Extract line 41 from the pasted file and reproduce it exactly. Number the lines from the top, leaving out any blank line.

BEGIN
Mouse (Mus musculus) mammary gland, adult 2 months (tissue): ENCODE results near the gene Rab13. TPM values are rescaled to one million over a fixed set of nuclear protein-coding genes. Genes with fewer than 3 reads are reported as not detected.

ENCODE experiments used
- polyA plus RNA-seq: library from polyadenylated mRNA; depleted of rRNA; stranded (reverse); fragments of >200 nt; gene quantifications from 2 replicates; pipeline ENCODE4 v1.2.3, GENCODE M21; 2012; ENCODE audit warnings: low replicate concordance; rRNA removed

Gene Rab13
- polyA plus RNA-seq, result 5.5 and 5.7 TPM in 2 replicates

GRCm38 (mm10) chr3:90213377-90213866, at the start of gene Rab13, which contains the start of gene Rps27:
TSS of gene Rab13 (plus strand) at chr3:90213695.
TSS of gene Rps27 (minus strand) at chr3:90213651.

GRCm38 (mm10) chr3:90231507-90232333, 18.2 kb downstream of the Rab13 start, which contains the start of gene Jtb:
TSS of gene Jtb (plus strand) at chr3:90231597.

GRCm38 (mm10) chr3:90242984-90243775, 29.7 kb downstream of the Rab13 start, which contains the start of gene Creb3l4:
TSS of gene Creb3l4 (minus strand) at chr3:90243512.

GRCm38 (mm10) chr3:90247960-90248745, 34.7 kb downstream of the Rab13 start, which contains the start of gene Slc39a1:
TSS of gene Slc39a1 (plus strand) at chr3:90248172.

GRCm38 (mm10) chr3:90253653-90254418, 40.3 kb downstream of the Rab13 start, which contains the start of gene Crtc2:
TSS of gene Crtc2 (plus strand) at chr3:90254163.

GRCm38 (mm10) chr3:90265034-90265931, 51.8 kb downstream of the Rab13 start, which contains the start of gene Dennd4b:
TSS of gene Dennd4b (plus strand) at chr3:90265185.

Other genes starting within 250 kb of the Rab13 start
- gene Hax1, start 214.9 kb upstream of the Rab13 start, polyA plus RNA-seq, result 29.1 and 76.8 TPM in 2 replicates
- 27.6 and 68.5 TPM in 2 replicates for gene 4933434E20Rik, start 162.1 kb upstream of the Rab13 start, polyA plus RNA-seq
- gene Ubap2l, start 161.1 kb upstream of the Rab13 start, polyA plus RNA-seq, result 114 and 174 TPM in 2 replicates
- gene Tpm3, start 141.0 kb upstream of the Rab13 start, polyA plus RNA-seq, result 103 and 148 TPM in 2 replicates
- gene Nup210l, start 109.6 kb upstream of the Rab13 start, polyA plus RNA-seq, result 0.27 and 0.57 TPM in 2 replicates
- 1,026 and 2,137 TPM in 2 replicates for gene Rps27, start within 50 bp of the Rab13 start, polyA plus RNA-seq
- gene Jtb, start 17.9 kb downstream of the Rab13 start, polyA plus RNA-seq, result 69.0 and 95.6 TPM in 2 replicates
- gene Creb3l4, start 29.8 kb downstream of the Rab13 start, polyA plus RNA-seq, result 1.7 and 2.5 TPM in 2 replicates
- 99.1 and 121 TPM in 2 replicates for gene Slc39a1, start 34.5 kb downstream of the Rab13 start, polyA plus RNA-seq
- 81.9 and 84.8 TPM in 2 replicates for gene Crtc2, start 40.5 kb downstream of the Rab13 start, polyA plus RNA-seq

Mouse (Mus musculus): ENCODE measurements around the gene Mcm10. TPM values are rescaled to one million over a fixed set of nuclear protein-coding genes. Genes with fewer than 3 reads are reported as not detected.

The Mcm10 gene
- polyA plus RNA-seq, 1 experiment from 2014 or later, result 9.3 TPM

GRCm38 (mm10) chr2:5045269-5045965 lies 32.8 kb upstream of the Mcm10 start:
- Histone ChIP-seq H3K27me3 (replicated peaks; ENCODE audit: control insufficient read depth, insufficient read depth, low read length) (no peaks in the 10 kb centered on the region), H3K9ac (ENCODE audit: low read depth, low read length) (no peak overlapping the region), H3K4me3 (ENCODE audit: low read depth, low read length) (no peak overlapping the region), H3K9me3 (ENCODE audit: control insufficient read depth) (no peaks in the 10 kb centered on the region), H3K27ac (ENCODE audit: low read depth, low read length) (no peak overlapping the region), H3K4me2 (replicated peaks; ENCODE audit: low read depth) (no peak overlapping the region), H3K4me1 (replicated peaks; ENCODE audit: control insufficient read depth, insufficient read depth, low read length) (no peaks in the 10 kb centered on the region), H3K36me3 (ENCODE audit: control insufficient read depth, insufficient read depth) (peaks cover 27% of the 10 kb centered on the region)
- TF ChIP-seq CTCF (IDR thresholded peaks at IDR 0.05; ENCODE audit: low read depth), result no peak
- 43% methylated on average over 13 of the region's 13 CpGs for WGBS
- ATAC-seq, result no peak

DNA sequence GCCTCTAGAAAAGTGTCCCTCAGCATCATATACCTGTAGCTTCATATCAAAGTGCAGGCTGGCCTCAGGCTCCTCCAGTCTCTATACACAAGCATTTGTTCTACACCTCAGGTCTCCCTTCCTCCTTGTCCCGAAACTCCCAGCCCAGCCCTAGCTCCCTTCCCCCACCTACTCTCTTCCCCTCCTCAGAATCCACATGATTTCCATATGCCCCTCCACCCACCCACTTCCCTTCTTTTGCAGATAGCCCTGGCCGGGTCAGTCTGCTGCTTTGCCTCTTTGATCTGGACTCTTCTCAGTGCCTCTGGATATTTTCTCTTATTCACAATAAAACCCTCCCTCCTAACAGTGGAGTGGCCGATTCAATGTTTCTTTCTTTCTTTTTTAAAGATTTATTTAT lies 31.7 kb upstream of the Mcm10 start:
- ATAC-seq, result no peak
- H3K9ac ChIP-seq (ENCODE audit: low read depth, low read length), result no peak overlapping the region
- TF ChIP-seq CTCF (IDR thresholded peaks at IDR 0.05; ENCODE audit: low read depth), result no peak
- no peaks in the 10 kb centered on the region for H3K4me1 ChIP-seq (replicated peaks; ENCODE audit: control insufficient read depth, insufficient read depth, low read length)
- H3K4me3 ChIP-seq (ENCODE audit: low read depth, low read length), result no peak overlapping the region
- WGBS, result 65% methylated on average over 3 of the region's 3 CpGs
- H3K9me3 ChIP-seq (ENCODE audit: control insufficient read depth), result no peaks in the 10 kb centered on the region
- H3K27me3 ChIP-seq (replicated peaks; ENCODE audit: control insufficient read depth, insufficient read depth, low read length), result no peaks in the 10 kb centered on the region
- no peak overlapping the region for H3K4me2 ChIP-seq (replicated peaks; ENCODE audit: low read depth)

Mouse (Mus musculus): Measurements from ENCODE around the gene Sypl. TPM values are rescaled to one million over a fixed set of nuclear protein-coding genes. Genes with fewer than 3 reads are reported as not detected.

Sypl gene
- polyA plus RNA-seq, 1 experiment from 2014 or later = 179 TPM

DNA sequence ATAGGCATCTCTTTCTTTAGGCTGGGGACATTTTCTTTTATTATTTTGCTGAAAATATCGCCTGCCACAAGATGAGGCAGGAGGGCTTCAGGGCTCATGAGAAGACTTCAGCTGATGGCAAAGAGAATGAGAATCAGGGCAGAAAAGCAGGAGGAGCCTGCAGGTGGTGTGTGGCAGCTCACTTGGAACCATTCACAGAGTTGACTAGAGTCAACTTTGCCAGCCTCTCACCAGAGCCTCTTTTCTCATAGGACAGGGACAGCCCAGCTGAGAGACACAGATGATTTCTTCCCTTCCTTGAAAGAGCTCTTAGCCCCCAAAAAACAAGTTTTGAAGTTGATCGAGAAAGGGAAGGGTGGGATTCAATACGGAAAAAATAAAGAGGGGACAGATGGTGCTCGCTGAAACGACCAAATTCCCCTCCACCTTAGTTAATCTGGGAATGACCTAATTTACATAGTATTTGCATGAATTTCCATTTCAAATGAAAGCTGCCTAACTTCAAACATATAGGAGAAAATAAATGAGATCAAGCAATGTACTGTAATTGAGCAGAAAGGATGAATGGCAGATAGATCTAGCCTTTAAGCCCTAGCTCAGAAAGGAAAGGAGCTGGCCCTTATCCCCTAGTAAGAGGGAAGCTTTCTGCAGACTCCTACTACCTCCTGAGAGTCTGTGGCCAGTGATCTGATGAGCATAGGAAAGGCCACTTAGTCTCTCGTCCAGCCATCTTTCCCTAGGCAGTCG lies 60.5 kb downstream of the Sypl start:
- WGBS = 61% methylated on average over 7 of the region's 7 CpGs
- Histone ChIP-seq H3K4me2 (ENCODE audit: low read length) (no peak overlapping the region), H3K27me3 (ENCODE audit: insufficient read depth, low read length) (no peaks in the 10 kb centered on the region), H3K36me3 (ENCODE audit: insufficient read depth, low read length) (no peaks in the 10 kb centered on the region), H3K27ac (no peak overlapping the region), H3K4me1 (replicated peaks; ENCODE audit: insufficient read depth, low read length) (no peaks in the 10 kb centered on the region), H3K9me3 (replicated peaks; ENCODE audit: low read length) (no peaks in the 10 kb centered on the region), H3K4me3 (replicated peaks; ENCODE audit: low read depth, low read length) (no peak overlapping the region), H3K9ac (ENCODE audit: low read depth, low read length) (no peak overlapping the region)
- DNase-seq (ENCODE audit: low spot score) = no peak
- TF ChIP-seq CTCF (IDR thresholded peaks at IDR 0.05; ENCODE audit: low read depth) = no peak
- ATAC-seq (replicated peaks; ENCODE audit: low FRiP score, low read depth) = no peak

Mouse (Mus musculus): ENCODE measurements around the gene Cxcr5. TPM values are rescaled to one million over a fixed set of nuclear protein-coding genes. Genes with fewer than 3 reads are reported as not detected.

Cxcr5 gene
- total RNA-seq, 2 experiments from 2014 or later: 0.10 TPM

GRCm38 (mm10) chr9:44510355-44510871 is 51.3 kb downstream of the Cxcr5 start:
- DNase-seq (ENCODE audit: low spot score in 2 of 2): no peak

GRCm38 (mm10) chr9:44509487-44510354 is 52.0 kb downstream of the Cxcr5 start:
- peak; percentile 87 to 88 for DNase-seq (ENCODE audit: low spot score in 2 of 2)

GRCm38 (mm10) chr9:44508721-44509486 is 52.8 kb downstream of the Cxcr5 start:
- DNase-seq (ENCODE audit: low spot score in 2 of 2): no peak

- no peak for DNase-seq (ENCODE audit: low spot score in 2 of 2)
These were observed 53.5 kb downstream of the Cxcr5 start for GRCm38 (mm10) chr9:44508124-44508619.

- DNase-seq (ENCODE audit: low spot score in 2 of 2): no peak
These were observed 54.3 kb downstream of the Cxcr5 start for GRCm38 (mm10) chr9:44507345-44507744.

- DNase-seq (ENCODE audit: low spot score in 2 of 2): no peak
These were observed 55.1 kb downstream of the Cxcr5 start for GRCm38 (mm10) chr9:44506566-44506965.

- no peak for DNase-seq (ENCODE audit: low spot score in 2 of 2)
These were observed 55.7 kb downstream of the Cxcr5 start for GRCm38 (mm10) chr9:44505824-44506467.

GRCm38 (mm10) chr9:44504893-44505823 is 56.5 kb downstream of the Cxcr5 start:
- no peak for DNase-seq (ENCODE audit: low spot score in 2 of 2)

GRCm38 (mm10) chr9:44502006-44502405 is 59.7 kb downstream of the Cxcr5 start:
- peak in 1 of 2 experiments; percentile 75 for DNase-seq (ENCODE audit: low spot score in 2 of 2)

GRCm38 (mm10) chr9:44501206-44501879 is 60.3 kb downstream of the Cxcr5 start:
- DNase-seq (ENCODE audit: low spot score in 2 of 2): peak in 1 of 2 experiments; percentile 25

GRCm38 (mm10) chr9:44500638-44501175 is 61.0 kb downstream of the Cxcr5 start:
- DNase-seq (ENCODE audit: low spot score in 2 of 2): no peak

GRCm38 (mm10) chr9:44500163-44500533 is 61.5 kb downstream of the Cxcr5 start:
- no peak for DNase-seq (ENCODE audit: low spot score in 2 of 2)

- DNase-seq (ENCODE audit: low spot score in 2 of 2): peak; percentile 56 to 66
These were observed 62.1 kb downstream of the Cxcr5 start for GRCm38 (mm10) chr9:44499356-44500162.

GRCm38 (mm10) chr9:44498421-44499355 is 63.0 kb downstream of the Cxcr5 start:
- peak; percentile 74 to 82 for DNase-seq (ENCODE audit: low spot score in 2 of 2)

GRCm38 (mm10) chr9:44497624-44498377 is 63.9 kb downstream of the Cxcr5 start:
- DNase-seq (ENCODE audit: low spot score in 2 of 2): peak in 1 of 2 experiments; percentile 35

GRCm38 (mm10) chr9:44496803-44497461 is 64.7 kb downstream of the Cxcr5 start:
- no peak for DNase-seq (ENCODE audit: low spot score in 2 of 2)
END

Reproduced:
- TF ChIP-seq CTCF (IDR thresholded peaks at IDR 0.05; ENCODE audit: low read depth), result no peak